Light, sweet and tropical, pineapple juice first hit the shelves of U.S. grocery stores in 1952, according to the Hawaii Department of Agriculture. Today, it is blended with other fruit juices for a variety of flavors and is widely available fresh, canned or as a frozen concentrate. Pineapple juice can help you lose or maintain your weight while getting valuable nutrients, but its sugar content may be a concern for diabetics.
A glass of pineapple juice might help keep you looking young, as it provides one-third of the vitamin C you need each day, helping to keep your cells healthy and preventing premature aging. Each glass also gives you about one-fifth of the vitamin B-6 you need each day, as well as one-tenth of your daily requirement for thiamine and folate. It provides about 5 percent of the riboflavin and niacin you need daily. These B-complex vitamins boost your metabolism and help your body use the protein, carbohydrates and fat from the foods you eat.
Pineapple juice can help you maintain a toned, tall appearance. Each glass of pineapple juice supplements your mineral intake with about a tenth of the magnesium and potassium you need daily, helping to keep your muscle and nerve function optimal. It also provides 5 percent of your recommended daily intake for calcium, iron and phosphorus, essential minerals that help your body maintain strong bones and healthy blood. The vitamin C in pineapple juice helps your body absorb the iron that this juice provides.
When indigestion strikes, drinking pineapple juice may help, according to the University of Maryland Medical Center. During the late 19th century, scientists identified a mixture of enzymes, called bromelain, in the pineapple plant. They extracted it from the stem and juice and used it to treat indigestion and inflammation. Today, bromelain supplements form to treat post-surgical inflammation as well as swelling from sinus infections, so add it to your cold-and-flu season arsenal.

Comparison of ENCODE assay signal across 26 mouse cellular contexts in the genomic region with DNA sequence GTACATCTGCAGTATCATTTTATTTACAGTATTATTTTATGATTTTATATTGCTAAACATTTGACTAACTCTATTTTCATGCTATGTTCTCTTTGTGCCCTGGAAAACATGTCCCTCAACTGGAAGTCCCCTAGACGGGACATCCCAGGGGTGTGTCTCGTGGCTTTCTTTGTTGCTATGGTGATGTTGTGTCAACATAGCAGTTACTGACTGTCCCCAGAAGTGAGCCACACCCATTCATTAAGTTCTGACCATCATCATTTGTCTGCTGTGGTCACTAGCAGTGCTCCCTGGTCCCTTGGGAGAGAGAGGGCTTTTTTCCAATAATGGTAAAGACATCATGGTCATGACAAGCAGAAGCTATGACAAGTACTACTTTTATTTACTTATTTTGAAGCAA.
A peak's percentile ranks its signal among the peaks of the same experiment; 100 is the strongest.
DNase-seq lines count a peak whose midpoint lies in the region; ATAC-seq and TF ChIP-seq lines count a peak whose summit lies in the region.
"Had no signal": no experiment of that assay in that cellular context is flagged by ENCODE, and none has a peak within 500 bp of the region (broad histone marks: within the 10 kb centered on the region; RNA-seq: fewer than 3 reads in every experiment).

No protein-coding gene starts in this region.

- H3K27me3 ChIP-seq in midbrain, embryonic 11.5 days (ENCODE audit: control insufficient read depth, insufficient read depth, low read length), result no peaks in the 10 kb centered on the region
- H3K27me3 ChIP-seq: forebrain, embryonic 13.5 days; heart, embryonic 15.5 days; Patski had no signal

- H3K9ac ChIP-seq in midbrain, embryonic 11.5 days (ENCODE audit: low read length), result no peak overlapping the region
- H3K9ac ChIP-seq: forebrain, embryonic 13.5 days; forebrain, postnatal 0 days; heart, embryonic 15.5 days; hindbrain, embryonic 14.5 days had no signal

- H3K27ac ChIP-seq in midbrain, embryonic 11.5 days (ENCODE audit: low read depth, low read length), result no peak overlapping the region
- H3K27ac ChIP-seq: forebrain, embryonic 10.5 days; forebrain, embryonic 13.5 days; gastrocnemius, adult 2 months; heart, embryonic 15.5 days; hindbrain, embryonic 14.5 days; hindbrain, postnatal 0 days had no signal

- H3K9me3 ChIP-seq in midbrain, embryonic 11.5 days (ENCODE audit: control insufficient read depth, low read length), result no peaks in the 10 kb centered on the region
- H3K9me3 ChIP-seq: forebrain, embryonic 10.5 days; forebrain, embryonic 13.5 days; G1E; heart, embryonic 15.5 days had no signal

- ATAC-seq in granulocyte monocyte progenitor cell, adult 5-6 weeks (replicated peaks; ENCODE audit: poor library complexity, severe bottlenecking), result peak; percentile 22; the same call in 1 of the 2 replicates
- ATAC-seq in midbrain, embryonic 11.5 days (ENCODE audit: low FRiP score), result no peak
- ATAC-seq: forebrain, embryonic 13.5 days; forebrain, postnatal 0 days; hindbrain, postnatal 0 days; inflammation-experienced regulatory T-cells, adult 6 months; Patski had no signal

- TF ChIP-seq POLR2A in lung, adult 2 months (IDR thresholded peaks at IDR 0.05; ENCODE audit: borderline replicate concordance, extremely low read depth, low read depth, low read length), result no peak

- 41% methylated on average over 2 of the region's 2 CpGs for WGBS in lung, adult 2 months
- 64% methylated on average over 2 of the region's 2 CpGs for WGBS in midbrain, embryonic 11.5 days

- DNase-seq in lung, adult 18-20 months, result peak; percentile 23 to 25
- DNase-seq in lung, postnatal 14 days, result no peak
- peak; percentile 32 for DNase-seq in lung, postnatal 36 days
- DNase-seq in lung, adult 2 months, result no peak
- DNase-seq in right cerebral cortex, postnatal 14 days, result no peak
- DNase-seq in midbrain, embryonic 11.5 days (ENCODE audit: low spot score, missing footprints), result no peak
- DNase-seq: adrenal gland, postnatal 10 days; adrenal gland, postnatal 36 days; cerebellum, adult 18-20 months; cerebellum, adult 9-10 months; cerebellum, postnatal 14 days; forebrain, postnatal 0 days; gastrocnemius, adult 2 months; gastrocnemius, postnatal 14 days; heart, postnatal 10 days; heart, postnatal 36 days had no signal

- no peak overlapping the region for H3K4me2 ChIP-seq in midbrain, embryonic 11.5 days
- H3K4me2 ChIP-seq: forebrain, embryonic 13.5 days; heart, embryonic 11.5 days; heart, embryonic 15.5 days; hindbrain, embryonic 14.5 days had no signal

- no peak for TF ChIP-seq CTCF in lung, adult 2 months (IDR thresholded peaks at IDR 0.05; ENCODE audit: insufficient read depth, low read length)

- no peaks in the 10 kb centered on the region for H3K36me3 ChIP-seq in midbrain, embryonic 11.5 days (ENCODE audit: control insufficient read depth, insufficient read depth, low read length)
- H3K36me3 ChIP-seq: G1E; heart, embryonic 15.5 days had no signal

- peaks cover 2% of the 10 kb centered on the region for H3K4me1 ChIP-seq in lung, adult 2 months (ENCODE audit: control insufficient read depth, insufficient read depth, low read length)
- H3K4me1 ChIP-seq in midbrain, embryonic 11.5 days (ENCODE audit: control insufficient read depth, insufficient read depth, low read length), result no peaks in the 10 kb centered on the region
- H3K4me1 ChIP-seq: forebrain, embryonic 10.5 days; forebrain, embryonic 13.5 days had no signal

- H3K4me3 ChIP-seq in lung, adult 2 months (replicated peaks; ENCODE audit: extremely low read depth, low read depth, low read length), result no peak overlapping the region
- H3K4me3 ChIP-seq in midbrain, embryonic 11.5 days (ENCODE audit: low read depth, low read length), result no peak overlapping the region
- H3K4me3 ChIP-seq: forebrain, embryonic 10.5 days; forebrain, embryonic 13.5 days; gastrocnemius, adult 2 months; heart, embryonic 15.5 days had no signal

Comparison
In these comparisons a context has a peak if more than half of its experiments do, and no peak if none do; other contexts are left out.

Each 8-ounce glass of pineapple juice has 132 calories and 1 gram of protein, helping to keep you feeling full for longer than if you drink water. It also contains 25 grams of sugar, so if you are diabetic or trying to reduce your sugar intake, drink pineapple juice in moderation. Pineapple has a glycemic load of 66, according to the University of Wisconsin's Department of Family Medicine. Foods with glycemic index scores of 70 to 100 are considered high-glycemic foods, and pineapple is nearly in that category.
- USDA Nutrient Database: Pineapple Juice
- University of Wisconsin Integrative Medicine: Glycemic Index and Glycemic Load
- University of Maryland Medical Center: Bromelain
- Institute of Medicine: Dietary Reference Intakes -- Vitamins and Minerals
- Hawaii Department of Agriculture: History of Agriculture in Hawaii
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